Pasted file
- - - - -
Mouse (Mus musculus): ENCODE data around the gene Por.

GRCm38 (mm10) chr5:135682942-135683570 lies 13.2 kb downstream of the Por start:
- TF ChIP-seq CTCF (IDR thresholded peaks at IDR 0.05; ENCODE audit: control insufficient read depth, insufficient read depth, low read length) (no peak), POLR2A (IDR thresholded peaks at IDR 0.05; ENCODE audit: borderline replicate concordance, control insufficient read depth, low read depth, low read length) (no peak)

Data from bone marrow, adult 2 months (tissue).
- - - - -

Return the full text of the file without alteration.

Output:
Mouse (Mus musculus): ENCODE data around the gene Por.

GRCm38 (mm10) chr5:135682942-135683570 lies 13.2 kb downstream of the Por start:
- TF ChIP-seq CTCF (IDR thresholded peaks at IDR 0.05; ENCODE audit: control insufficient read depth, insufficient read depth, low read length) (no peak), POLR2A (IDR thresholded peaks at IDR 0.05; ENCODE audit: borderline replicate concordance, control insufficient read depth, low read depth, low read length) (no peak)

Data from bone marrow, adult 2 months (tissue).